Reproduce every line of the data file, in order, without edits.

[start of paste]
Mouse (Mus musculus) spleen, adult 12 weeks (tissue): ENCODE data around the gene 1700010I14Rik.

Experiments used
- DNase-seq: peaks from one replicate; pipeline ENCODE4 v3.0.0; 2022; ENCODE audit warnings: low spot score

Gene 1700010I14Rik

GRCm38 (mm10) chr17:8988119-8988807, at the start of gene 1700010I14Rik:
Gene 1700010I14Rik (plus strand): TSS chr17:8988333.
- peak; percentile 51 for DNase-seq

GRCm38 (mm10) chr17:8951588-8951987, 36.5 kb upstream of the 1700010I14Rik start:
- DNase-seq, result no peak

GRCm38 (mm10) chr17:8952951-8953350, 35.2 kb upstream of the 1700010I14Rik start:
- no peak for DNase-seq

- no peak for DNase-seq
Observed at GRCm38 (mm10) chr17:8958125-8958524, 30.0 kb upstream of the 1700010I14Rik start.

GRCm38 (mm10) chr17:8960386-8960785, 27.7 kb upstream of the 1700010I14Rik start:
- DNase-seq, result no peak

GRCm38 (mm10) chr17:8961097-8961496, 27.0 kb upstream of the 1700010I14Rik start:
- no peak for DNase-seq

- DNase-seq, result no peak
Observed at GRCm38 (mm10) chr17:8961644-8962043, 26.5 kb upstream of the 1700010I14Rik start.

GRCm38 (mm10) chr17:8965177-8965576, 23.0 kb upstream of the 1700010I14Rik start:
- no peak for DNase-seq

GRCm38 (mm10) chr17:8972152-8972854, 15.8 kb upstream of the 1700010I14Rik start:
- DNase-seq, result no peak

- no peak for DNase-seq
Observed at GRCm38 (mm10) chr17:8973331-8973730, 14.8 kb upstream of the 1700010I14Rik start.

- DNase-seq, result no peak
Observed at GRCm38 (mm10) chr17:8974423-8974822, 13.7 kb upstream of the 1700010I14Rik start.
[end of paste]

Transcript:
Mouse (Mus musculus) spleen, adult 12 weeks (tissue): ENCODE data around the gene 1700010I14Rik.

Experiments used
- DNase-seq: peaks from one replicate; pipeline ENCODE4 v3.0.0; 2022; ENCODE audit warnings: low spot score

Gene 1700010I14Rik

GRCm38 (mm10) chr17:8988119-8988807, at the start of gene 1700010I14Rik:
Gene 1700010I14Rik (plus strand): TSS chr17:8988333.
- peak; percentile 51 for DNase-seq

GRCm38 (mm10) chr17:8951588-8951987, 36.5 kb upstream of the 1700010I14Rik start:
- DNase-seq, result no peak

GRCm38 (mm10) chr17:8952951-8953350, 35.2 kb upstream of the 1700010I14Rik start:
- no peak for DNase-seq

- no peak for DNase-seq
Observed at GRCm38 (mm10) chr17:8958125-8958524, 30.0 kb upstream of the 1700010I14Rik start.

GRCm38 (mm10) chr17:8960386-8960785, 27.7 kb upstream of the 1700010I14Rik start:
- DNase-seq, result no peak

GRCm38 (mm10) chr17:8961097-8961496, 27.0 kb upstream of the 1700010I14Rik start:
- no peak for DNase-seq

- DNase-seq, result no peak
Observed at GRCm38 (mm10) chr17:8961644-8962043, 26.5 kb upstream of the 1700010I14Rik start.

GRCm38 (mm10) chr17:8965177-8965576, 23.0 kb upstream of the 1700010I14Rik start:
- no peak for DNase-seq

GRCm38 (mm10) chr17:8972152-8972854, 15.8 kb upstream of the 1700010I14Rik start:
- DNase-seq, result no peak

- no peak for DNase-seq
Observed at GRCm38 (mm10) chr17:8973331-8973730, 14.8 kb upstream of the 1700010I14Rik start.

- DNase-seq, result no peak
Observed at GRCm38 (mm10) chr17:8974423-8974822, 13.7 kb upstream of the 1700010I14Rik start.